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Extreme heat drives power demands

Think twice before you crank the a/c
Think twice before you crank the a/c

Staff writers

June 21, 2012 — Officials are urging customers across Ontario and Quebec to be mindful of their hydro use as temperatures climb into the 30s.

The heat can put a strain on the power supply
The heat can put a strain on the power supply

For many people, the heat and humidity across Ontario and Quebec is unbearable. Temperatures have soared into the 30s, feeling closer to 40 with the humidity.

And while an air conditioned home is one of the best places to beat the heat, the need to cool off has put a strain on the power supply. According to Toronto Hydro, the heat may have contributed to localized power outages that were reported across the city on Wednesday morning.

The heat can put extra demand on the grid, especially during peak times of 11 am - 5 pm. On Tuesday, peak demand across Ontario reached nearly 23,500 megawatts before dinner time and on Wednesday, it peaked closer to 24,700 megawatts.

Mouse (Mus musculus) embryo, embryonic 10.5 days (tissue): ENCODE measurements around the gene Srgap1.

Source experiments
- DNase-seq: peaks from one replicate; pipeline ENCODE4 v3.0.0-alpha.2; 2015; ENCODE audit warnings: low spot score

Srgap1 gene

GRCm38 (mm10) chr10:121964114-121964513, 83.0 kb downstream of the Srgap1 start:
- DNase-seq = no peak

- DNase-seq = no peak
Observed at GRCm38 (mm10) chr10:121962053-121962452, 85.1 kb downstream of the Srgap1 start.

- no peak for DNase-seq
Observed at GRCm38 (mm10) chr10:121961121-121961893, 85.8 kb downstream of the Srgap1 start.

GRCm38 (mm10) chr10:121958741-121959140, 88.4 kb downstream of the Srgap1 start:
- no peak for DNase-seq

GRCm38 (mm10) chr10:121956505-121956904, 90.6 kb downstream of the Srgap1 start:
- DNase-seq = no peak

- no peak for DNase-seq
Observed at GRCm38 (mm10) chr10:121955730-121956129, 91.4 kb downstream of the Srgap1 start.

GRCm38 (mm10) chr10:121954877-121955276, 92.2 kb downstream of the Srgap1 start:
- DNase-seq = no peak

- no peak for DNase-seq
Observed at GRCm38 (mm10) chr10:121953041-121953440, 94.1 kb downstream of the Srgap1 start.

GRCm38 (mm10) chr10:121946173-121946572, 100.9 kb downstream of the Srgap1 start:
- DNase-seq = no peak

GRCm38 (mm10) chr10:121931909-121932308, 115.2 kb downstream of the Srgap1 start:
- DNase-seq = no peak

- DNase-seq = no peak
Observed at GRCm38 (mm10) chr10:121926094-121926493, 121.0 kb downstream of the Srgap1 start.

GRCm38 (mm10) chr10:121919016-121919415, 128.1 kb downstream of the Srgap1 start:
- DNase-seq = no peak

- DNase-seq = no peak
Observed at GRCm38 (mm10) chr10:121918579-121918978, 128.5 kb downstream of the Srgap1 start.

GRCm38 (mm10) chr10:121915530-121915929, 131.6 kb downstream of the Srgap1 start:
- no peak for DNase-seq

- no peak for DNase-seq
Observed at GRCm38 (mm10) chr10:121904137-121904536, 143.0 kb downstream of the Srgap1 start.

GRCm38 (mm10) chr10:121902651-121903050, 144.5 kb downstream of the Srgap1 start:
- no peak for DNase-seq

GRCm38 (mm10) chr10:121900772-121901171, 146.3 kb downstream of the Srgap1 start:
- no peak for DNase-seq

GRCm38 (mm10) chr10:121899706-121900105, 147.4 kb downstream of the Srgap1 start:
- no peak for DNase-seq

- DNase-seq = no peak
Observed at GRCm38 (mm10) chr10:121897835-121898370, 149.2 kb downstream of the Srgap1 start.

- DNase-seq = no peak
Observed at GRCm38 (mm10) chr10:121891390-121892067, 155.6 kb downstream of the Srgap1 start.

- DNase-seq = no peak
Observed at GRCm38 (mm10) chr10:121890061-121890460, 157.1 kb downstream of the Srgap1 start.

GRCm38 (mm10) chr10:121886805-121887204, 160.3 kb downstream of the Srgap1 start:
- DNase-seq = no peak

Officials recommend cooling your home during off-peak hours, which can help to both relieve any strain on the system and avoid a significant spike with your next hydro bill. Another way to reduce the strain is to simply pre-cool your house.

"If you know hot weather is coming, don't just turn your air conditioner on when it becomes hot, you want to start it up a little bit in advance," says Bill Pryhoda from Trane Air Solutions "You can reduce the load on your air conditioner, specifically solar load, by keeping your drapes drawn or your blinds shut. Also, if you've got any registers in the basement close those off to allow the cooler air to get to the upper floors."

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